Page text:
With this in mind we have a number of questions that we might consider crucial when leading an exit interview. In all of the below cases you should push for examples and pursue with further questions areas that appear to you to offer the most scope for making changes to improve your organisation.

4. Why did you decide to look for a new job?

This is an obvious and key question and probably the best question in most situations to ask as an opener. Asking this will show you if the interviewee is leaving for practical reasons such as promotion opportunity elsewhere, needing to be closer to home or other reasons that external to your organisation.

However, it may also draw to attention the opportunity for you to improve your organisation. This is a positive way of saying there is a problem that is internal to the company or the role that the person was in. If this is the case, you will need to explore this in more depth with follow-up questions and asking for specific information from your interviewee. You should remain flexible and adapt your questions to keep them relevant to previous responses.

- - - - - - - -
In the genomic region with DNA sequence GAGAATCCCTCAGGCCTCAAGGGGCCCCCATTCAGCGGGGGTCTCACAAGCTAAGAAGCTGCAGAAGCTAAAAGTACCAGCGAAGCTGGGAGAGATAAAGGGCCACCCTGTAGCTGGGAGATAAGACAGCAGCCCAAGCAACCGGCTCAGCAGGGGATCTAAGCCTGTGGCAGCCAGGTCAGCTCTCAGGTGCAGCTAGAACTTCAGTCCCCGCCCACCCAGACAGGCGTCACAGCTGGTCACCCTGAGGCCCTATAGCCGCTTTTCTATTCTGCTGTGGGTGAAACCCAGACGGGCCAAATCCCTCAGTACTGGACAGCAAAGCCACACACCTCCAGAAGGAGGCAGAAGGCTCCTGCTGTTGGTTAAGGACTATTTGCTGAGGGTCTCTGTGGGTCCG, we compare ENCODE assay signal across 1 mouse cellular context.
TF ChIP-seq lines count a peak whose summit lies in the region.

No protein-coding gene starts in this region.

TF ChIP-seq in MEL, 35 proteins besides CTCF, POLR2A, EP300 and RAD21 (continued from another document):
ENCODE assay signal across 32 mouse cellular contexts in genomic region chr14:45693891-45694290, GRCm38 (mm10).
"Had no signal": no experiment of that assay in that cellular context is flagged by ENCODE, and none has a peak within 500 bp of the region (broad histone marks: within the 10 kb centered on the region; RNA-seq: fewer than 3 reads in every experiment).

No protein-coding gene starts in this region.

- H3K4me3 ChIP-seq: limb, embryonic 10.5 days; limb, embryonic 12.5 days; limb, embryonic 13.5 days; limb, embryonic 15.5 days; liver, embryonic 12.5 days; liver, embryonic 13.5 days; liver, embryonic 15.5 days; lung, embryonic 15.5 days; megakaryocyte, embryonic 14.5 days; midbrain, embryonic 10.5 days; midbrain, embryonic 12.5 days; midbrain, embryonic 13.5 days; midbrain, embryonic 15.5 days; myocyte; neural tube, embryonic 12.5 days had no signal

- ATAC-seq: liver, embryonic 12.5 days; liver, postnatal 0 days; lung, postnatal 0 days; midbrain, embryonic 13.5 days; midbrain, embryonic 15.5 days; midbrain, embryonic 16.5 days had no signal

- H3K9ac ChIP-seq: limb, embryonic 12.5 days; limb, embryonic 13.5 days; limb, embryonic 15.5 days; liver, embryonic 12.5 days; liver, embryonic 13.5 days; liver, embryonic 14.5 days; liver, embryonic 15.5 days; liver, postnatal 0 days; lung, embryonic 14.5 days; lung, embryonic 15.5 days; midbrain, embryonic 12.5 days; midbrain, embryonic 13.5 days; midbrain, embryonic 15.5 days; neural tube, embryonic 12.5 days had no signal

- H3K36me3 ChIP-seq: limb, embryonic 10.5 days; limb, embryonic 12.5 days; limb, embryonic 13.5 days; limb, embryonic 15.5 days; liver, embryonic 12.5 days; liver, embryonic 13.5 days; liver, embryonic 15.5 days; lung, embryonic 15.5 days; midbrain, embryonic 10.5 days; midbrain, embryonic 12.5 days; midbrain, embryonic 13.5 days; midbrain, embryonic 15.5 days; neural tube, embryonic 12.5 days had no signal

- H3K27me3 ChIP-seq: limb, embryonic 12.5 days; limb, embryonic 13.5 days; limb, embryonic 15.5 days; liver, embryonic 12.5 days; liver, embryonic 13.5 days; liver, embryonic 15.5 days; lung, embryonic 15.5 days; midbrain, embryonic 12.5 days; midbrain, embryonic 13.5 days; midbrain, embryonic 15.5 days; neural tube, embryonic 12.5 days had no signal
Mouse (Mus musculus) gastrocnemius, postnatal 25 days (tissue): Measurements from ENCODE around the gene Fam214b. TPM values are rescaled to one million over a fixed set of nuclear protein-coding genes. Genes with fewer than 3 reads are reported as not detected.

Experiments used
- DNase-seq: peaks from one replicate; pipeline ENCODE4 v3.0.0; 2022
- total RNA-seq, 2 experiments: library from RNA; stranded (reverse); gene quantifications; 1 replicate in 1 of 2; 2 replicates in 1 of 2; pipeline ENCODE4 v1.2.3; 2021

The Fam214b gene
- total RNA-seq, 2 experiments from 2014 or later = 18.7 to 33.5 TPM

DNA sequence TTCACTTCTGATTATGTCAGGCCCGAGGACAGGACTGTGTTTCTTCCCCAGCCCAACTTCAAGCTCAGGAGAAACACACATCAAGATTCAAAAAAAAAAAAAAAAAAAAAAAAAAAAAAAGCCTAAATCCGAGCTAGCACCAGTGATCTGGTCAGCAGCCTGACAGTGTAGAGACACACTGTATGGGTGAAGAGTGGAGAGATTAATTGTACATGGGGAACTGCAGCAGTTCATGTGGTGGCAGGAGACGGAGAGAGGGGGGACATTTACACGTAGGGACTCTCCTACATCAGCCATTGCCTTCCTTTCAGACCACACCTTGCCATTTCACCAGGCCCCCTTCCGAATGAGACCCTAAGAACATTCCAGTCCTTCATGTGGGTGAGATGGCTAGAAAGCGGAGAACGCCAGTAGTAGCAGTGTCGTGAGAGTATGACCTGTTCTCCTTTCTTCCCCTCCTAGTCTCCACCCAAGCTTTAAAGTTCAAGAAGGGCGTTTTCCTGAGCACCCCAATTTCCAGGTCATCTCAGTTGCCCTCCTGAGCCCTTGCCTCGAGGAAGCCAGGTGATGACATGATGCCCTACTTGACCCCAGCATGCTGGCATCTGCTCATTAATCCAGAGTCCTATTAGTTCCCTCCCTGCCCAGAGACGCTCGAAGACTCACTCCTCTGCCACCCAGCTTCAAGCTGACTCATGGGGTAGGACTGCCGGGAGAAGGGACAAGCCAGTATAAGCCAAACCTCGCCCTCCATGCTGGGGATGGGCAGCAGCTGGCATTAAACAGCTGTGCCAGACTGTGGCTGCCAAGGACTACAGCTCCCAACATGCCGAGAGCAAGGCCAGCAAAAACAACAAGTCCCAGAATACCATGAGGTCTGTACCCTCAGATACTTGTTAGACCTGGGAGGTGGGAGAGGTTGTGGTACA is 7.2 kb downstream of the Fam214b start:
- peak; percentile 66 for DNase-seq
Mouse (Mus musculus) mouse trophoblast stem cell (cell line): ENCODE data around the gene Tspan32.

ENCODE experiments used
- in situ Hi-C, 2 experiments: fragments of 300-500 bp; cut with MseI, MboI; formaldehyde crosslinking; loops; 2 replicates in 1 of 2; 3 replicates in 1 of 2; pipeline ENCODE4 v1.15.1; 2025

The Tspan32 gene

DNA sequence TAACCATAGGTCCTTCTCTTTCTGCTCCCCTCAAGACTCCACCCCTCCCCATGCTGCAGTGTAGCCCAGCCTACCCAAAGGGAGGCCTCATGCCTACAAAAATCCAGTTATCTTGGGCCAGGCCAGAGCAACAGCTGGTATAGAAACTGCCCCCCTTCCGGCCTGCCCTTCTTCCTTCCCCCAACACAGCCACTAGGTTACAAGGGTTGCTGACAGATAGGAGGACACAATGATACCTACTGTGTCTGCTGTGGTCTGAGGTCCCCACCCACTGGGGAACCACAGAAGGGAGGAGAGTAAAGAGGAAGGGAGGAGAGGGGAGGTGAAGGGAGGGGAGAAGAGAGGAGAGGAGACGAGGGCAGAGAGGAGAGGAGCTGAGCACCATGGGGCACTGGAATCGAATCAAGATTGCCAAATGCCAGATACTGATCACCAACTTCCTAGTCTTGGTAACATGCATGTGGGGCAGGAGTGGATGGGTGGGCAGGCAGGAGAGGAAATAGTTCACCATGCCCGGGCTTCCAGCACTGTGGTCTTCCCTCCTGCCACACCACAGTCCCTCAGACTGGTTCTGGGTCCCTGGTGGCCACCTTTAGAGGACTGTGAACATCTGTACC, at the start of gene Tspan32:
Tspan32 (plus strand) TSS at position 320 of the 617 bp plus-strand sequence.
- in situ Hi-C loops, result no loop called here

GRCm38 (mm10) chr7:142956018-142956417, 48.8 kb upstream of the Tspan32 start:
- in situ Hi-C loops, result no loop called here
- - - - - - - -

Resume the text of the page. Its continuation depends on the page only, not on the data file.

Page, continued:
5. What was the decision process behind accepting your future position?

This question is especially important if the interviewee responded that they are leaving due to external factors. It gives you an insight into what your competitors are offering and may draw to your attention the fact that your compensation structure needs to be reviewed or that you need to work on developing your organisation’s culture.

If they are leaving for internal reasons, this will offer another opportunity to delve into the problems they had. However, you may not wish to ask this question depending on where your further questions from 4. led you, you don’t want to appear impersonal or as if you aren’t processing what they are telling you.